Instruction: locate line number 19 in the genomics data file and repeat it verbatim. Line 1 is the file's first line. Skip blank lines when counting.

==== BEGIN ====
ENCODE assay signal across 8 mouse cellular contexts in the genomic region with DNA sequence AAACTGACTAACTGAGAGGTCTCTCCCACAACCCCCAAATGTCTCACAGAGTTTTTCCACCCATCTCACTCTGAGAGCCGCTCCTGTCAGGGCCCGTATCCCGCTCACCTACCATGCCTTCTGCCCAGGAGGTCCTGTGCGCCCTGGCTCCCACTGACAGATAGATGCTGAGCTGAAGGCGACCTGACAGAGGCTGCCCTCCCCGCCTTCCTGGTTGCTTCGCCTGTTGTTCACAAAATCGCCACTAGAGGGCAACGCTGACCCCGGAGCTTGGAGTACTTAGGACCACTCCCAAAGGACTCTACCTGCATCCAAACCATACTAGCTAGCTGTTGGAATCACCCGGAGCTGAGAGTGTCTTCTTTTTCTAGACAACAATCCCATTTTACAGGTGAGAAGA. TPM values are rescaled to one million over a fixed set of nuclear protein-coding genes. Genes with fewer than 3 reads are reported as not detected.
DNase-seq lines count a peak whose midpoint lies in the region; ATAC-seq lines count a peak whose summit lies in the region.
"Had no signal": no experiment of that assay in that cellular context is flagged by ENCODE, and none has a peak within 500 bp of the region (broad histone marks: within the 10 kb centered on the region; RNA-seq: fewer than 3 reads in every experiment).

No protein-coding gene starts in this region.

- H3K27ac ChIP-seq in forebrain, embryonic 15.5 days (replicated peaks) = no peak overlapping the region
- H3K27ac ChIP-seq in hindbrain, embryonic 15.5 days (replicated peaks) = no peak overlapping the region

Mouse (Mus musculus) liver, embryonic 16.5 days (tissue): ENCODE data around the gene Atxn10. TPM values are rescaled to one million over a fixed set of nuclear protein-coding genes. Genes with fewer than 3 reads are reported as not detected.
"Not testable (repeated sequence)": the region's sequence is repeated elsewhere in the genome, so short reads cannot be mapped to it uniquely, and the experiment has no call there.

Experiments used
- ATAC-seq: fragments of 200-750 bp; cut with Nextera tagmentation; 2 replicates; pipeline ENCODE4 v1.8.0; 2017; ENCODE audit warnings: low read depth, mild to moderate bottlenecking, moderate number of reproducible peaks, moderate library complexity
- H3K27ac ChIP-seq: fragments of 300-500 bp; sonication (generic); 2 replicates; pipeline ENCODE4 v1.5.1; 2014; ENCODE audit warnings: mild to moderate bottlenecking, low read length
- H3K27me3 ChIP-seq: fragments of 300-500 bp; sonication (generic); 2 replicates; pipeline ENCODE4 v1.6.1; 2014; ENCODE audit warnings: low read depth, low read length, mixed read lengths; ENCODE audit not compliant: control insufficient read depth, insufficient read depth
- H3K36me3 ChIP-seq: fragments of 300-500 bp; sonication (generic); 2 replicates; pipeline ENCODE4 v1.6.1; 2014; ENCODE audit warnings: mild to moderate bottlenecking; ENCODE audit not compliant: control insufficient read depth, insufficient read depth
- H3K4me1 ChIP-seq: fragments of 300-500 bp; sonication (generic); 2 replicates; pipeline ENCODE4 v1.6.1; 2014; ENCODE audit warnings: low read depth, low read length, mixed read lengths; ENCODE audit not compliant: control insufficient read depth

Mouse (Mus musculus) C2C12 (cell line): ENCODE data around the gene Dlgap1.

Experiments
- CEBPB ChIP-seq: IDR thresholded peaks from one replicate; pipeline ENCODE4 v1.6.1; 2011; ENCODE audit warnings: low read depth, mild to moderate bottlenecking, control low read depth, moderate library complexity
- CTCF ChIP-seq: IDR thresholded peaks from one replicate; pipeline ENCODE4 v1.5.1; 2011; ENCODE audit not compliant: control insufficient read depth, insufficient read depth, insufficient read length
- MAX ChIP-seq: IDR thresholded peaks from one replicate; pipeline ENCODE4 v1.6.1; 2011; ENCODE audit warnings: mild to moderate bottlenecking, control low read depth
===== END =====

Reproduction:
- MAX ChIP-seq: IDR thresholded peaks from one replicate; pipeline ENCODE4 v1.6.1; 2011; ENCODE audit warnings: mild to moderate bottlenecking, control low read depth